The American Humane Association’s prestigious farm animal welfare program has added two respected scientific authorities to serve on advisory committees for its American Humane Certified welfare certification program, the nation’s oldest and fastest-growing third-party animal welfare label.
University of California, Davis, veterinary professor Jim Reynolds, D.V.M., will join the American Humane Certified Scientific Advisory Committee, while University of Wisconsin professor Nigel Cook, Ph.D., will join the program’s Scientific Fellows Committee. Both Reynolds and Cook are nationally renowned experts in dairy herd health and welfare.
The Scientific Advisory and the Scientific Fellows committees that provide scientific counsel for the American Humane Certified program include recognized animal science experts and practitioners covering many species. The committees provide review and advise on a wide range of technologies and issues, ensuring that the American Humane Certified program represents the highest and most accountable science-based standards for the humane treatment of farm animals within the nation’s food supply system.
“American Humane’s farm animal certification label has earned a reputation of bringing comprehensive scientific standards, industry collaboration and accountability to the nation’s marketplace, thanks in large part to the credibility and depth of our scientific advisors,” said Tim Amlaw, vice president of American Humane’s farm animal program. “Dr. Reynolds and Dr. Cook bring an enormous wealth of scientific knowledge about dairy cattle, and we look forward to their help in making the American Humane Certified label the most recognized and trusted certification in the dairy industry.”
Reynolds is chief of clinical services in dairy production medicine at the UC Davis Veterinary Medicine Teaching and Research Center in Tulare, Calif. His research focuses on vaccine trials, calf nutrition, waste, milk pasteurization, transition cows, mastitis and therapeutic drug-use guidelines. He has extensive knowledge of dairy cow welfare issues, including tail docking, handling of downer cows and cow transport. In 2007, he received an Animal Welfare Award from the American Veterinary Medical Association. Reynolds is also chair of the American Veterinary Medical Association’s Animal Welfare Committee.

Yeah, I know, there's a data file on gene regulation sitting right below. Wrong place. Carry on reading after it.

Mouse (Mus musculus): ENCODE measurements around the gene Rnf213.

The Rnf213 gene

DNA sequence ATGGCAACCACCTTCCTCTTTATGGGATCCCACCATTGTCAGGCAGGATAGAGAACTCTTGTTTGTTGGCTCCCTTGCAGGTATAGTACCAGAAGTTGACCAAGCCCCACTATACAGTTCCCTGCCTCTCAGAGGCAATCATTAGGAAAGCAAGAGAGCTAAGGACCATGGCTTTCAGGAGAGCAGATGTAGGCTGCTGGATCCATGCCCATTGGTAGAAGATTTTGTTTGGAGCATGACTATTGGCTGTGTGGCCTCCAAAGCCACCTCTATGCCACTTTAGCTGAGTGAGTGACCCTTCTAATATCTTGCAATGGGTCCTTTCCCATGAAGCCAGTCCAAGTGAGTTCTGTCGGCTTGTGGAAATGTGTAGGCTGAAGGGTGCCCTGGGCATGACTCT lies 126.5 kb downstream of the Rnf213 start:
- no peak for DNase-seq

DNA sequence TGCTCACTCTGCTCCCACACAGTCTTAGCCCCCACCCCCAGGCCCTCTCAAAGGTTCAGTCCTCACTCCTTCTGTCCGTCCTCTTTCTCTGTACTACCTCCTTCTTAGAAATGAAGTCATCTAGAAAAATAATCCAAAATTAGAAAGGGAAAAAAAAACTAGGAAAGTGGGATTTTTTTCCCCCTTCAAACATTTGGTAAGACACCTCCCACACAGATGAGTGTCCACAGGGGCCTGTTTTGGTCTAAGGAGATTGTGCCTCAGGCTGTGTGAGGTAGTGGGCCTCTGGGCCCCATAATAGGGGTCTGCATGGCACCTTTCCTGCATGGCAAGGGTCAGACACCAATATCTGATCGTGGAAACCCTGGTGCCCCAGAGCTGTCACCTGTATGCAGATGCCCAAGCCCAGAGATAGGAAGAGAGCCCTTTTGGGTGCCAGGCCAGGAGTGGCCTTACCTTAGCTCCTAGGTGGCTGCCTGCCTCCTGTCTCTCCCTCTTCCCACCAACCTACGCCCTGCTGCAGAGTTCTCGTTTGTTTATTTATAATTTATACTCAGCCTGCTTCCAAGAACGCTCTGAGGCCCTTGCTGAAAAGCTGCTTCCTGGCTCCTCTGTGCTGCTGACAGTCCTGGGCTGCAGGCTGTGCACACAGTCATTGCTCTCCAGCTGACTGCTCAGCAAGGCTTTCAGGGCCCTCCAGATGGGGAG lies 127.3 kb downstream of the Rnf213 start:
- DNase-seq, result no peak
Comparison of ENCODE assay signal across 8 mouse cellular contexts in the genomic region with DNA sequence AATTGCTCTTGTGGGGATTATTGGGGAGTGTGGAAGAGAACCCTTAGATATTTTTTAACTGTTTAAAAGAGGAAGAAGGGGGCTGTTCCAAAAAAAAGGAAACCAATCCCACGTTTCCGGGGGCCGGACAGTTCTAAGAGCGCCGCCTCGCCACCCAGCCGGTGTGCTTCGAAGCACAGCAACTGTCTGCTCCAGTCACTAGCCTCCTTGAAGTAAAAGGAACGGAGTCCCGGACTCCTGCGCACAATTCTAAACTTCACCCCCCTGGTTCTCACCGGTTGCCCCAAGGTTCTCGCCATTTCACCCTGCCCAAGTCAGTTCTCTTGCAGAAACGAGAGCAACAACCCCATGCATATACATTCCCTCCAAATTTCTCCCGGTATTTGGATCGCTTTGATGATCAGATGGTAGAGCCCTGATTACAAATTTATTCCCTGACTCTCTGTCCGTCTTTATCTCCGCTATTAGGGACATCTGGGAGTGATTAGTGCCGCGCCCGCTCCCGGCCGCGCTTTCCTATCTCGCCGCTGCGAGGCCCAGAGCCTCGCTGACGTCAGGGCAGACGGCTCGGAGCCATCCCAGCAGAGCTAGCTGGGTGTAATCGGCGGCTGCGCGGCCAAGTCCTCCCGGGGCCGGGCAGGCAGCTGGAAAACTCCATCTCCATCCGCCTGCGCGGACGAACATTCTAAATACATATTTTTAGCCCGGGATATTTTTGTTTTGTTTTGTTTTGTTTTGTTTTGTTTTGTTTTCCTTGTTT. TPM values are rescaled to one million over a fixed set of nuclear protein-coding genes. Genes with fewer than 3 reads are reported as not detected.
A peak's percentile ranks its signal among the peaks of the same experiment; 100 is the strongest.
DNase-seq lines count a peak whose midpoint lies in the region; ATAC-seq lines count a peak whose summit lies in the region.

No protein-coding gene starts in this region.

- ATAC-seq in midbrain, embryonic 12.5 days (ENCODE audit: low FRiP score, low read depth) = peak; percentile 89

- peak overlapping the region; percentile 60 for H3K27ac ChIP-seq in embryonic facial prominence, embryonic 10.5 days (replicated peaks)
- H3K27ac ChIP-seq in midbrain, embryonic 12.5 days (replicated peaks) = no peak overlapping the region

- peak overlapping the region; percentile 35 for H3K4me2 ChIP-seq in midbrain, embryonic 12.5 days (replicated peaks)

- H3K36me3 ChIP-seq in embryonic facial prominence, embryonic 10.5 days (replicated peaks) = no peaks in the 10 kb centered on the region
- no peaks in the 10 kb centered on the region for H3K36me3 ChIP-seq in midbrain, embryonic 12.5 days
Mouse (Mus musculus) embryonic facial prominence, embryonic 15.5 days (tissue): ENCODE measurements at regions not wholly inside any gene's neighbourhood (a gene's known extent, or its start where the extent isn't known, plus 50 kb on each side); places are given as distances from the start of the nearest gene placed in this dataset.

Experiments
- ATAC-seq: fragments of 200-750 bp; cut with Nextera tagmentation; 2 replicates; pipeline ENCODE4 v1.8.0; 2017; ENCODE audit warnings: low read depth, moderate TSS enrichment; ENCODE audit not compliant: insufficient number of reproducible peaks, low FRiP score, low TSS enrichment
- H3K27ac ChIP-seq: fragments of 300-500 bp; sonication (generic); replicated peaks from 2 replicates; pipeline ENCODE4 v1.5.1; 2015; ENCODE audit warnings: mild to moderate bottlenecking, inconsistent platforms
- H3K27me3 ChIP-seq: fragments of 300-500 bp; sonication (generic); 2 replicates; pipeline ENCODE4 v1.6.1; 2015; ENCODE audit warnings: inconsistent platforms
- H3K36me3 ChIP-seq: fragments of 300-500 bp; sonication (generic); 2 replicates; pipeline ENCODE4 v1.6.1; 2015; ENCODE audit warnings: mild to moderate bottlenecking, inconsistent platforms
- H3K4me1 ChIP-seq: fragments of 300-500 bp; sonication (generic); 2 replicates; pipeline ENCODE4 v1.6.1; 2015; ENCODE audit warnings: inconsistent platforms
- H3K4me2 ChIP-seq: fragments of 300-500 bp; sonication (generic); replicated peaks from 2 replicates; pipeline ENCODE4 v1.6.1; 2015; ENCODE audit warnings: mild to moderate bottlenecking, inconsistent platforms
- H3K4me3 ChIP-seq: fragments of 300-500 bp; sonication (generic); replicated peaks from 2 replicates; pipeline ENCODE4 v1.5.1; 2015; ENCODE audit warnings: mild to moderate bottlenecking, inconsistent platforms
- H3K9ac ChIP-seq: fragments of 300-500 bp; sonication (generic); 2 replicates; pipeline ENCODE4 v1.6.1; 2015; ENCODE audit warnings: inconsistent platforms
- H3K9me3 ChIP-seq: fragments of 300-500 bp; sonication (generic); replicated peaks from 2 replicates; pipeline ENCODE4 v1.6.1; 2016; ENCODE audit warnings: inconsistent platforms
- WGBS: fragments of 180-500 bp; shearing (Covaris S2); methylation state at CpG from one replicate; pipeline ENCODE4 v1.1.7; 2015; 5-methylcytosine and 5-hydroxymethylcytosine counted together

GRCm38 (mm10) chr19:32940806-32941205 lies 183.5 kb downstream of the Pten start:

Cook is the clinical associate professor in food animal production medicine for the University of Wisconsin’s School of Veterinary Medicine, where he manages the Cow Comfort and Well-being Program, focusing on the impact of the environment on the well-being of the dairy cow. He provides a troubleshooting service to the dairy farms of Wisconsin for problems related to milk quality, clinical mastitis, lameness and poor reproductive performance. He is also involved in appraising dairy facilities and offering advice on remodeling barns and building new barns to improve cow comfort and the care of dairy cattle.
About American Humane’s Farm Animal Program
American Humane’s farm animal program is the United States’ first animal welfare program dedicated to the humane treatment of farm animals. It is the fastest-growing independent animal welfare label program in the U.S. American Humane has certified producers representing more than 60 million farm animals through American Humane’s science-based program. Contracted third-party auditors are rigorously trained in the American Humane farm animal program’s species-specific standards. As consumers and retailers are increasingly concerned about how food is raised, producers are seeking independent verification for the marketplace. American Humane believes animal welfare should not only be good for animals, but also economically viable and feasible for producers. The American Humane farm animal program works with agriculture to educate and motivate producers and demonstrate the economic and social benefits of animal welfare. American Humane works closely with its independent Scientific Advisory Committee, industry professionals and producers to ensure that industry advancements and best practices are part of American Humane certification standards. Based on American Humane’s 133-year legacy of being the gold standard for humane behavior, consumers trust the American Humane certification label. Learn more at www.thehumanetouch.org
About American Humane Association
Since 1877, the historic American Humane Association has been at the forefront of every major advancement in protecting children, pets and farm animals from cruelty and abuse and neglect. Today we’re also leading the way in understanding human-animal interaction and its role in society. As the nation’s voice for the protection of children and animals, American Humane Association reaches millions of people every day through groundbreaking research, education, training and services that span a wide network of organizations, agencies and businesses. You can help make a difference, too. Visit American Humane Association at www.americanhumane.org today.